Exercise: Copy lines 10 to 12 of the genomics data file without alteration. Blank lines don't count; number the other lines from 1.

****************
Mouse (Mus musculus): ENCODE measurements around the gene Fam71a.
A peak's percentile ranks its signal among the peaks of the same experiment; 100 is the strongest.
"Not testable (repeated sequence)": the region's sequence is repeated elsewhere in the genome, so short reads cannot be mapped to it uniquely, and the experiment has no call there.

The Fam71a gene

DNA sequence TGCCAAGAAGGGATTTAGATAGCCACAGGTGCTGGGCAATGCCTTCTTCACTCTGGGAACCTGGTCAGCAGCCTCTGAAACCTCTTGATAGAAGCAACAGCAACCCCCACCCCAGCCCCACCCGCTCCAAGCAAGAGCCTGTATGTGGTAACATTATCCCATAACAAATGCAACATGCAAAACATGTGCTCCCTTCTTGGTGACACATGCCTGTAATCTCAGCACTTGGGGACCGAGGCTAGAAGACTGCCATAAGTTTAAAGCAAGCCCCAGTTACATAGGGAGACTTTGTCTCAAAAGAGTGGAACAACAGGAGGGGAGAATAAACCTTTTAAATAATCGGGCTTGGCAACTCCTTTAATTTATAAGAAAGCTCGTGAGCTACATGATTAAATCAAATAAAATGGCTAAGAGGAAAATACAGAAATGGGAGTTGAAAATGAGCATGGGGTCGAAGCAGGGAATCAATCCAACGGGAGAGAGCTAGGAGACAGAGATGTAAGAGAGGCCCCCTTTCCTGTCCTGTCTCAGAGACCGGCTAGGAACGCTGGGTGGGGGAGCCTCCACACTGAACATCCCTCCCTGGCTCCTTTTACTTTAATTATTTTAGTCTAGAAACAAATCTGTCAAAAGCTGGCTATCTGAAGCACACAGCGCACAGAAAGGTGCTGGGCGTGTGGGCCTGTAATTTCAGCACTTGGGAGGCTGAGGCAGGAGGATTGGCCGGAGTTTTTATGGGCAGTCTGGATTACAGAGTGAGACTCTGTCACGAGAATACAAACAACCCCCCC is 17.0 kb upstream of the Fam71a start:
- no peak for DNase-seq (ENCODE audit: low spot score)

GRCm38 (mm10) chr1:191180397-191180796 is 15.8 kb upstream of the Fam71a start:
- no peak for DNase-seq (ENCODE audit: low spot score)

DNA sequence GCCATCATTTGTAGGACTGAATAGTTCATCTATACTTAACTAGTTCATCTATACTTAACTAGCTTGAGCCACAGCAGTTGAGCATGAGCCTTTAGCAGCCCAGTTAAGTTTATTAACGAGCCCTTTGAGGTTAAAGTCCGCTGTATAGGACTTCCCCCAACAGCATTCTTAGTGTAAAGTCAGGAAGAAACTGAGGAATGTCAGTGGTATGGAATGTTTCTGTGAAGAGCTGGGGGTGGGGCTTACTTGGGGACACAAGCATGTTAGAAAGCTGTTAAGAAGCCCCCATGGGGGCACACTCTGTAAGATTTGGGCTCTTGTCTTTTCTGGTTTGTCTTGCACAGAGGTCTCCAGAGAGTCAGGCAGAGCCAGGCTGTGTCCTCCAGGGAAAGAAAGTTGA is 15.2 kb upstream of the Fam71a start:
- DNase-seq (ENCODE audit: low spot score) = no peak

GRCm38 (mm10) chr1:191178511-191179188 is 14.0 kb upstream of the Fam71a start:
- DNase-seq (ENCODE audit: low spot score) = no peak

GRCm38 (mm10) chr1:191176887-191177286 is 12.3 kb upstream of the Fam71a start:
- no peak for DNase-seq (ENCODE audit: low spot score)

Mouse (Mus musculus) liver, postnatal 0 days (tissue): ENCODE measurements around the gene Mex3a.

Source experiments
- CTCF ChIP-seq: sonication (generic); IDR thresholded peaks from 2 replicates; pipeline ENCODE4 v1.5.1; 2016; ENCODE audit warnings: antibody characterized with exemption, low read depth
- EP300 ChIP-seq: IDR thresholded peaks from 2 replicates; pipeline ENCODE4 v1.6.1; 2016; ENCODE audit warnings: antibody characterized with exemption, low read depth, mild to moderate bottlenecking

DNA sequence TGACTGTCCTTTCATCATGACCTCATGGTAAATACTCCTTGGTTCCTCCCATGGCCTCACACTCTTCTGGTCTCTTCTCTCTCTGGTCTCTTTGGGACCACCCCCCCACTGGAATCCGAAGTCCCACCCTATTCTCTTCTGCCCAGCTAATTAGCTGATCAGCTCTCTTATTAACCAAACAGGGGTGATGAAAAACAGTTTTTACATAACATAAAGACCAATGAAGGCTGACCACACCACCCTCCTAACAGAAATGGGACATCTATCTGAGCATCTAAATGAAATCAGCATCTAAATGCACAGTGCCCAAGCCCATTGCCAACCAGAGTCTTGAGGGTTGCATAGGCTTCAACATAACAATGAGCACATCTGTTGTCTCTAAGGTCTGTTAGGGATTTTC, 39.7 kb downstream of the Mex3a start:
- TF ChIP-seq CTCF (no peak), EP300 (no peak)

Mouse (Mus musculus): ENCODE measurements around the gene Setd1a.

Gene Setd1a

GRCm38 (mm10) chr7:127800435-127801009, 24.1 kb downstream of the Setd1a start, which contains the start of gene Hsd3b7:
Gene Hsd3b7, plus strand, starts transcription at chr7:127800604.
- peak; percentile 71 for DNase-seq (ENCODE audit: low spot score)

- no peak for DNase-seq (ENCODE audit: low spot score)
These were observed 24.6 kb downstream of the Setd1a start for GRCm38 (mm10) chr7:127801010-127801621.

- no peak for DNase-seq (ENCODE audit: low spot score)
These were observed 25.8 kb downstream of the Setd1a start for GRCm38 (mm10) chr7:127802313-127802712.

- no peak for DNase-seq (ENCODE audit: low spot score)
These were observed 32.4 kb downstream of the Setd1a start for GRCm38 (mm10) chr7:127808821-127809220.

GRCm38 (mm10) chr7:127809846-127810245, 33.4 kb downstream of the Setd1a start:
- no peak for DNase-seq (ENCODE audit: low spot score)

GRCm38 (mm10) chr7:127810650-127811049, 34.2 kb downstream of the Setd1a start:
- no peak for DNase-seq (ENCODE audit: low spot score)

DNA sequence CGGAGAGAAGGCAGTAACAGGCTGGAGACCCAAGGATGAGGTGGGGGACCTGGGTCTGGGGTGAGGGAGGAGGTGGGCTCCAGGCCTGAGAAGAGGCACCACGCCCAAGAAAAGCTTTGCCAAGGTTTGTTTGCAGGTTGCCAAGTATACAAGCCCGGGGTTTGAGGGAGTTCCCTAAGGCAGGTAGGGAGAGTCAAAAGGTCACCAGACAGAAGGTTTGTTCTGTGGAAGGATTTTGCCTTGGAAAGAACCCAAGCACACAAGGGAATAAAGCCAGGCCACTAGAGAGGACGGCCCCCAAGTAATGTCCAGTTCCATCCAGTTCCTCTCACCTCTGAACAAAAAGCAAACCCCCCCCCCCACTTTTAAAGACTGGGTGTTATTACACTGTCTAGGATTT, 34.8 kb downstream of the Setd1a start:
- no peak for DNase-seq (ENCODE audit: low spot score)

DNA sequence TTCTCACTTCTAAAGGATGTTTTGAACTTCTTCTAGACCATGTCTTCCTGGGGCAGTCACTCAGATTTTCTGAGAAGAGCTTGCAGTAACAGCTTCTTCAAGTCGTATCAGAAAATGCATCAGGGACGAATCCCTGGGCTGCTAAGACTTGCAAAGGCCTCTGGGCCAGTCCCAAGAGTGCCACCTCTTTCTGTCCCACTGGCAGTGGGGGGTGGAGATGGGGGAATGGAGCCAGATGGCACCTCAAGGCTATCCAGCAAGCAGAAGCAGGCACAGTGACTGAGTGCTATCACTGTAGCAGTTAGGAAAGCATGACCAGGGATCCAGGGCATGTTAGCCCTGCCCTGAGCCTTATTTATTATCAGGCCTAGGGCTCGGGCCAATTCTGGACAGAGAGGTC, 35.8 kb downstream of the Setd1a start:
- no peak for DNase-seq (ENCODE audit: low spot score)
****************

- DNase-seq (ENCODE audit: low spot score) = no peak

GRCm38 (mm10) chr1:191178511-191179188 is 14.0 kb upstream of the Fam71a start:
- DNase-seq (ENCODE audit: low spot score) = no peak